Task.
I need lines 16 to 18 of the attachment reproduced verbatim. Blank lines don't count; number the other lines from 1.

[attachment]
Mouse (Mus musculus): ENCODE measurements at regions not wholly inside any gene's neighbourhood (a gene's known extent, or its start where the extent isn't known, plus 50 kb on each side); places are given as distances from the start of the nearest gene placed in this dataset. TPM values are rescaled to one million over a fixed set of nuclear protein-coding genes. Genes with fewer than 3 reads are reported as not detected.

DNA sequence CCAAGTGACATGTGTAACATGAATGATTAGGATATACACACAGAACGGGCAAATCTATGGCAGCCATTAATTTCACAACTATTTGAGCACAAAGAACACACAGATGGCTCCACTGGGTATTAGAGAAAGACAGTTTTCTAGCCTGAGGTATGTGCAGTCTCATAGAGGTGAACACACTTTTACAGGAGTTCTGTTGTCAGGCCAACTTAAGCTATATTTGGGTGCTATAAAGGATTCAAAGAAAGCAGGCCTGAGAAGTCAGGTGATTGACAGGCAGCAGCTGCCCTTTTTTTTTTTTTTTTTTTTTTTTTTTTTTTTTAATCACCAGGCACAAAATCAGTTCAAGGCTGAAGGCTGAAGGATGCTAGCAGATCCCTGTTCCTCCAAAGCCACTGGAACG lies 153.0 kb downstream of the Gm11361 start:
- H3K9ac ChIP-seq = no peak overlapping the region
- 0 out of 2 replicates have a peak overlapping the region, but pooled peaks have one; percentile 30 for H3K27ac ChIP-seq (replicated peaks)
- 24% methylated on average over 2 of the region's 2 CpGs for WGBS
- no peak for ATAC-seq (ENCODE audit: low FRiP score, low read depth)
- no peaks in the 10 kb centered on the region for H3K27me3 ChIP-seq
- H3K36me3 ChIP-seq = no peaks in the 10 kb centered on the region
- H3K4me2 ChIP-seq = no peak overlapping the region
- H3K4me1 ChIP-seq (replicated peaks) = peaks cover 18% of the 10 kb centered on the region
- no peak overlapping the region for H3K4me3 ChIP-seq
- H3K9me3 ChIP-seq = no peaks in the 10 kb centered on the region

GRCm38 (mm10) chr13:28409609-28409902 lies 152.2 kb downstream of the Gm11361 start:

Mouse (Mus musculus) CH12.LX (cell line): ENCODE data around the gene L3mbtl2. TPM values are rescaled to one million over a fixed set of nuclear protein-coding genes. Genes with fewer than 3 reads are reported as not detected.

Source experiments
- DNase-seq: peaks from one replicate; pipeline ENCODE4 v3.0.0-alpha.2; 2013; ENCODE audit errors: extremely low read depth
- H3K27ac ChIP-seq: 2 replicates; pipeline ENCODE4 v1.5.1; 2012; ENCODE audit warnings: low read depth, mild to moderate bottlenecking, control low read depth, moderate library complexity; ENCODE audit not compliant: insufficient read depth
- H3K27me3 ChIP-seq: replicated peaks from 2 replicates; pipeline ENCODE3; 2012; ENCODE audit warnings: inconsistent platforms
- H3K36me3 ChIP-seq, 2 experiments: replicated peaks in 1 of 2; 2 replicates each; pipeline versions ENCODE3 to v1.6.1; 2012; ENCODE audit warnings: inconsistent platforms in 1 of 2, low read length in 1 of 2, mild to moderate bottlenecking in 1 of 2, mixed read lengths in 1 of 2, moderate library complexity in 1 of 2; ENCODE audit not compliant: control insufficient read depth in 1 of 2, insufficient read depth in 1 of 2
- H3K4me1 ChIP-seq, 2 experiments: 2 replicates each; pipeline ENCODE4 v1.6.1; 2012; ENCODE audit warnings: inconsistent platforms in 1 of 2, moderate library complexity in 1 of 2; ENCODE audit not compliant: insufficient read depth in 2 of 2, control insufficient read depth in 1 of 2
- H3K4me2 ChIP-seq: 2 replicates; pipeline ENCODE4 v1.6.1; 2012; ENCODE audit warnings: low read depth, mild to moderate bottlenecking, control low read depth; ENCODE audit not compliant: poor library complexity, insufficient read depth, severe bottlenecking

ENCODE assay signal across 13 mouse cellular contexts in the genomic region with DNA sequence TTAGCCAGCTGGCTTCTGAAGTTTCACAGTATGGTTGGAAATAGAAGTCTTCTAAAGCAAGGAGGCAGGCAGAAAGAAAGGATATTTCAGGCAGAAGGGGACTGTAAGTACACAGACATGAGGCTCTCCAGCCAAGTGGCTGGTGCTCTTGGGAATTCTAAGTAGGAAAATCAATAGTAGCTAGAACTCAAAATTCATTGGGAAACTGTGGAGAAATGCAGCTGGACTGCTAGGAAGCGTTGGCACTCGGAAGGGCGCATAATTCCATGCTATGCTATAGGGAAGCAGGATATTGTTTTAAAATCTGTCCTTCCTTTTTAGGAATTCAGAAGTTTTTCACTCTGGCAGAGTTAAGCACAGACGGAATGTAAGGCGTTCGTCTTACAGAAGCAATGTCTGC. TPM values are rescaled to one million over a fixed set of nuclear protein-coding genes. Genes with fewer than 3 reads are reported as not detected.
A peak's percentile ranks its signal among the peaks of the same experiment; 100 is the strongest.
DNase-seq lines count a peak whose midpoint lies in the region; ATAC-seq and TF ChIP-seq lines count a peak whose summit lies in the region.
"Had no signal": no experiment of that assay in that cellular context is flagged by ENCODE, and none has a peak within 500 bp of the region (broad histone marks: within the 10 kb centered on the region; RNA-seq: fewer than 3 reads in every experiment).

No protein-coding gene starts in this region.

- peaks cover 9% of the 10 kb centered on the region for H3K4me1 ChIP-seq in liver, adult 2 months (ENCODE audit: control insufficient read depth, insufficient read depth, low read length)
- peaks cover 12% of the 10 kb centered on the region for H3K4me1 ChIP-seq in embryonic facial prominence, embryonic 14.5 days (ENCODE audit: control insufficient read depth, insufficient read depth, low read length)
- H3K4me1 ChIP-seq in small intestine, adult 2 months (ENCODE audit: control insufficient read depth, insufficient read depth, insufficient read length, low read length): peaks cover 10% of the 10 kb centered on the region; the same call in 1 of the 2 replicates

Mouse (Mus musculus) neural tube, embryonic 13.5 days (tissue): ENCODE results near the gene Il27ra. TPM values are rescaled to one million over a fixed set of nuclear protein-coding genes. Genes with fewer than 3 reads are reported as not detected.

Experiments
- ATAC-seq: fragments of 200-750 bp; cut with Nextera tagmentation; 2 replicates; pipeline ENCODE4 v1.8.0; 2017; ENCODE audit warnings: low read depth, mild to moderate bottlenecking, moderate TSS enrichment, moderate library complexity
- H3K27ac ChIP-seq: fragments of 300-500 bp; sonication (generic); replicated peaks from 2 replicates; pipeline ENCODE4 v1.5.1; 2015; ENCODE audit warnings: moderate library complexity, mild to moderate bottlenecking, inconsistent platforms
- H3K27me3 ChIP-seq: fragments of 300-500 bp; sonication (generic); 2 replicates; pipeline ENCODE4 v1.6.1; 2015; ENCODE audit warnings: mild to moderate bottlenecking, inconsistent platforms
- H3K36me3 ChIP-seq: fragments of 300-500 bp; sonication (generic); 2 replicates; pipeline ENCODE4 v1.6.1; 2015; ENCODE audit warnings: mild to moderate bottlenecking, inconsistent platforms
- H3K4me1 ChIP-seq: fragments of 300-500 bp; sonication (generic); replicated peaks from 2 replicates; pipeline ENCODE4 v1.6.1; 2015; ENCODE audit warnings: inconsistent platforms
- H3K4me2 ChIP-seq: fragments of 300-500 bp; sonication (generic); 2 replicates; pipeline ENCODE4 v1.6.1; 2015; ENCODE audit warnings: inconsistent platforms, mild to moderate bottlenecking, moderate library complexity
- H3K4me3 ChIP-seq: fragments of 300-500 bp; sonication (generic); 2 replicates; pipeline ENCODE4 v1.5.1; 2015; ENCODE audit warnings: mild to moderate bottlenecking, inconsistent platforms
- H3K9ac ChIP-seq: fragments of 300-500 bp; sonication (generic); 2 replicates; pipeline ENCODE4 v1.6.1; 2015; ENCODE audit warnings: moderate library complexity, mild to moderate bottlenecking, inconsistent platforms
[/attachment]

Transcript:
- DNase-seq: peaks from one replicate; pipeline ENCODE4 v3.0.0-alpha.2; 2013; ENCODE audit errors: extremely low read depth
- H3K27ac ChIP-seq: 2 replicates; pipeline ENCODE4 v1.5.1; 2012; ENCODE audit warnings: low read depth, mild to moderate bottlenecking, control low read depth, moderate library complexity; ENCODE audit not compliant: insufficient read depth
- H3K27me3 ChIP-seq: replicated peaks from 2 replicates; pipeline ENCODE3; 2012; ENCODE audit warnings: inconsistent platforms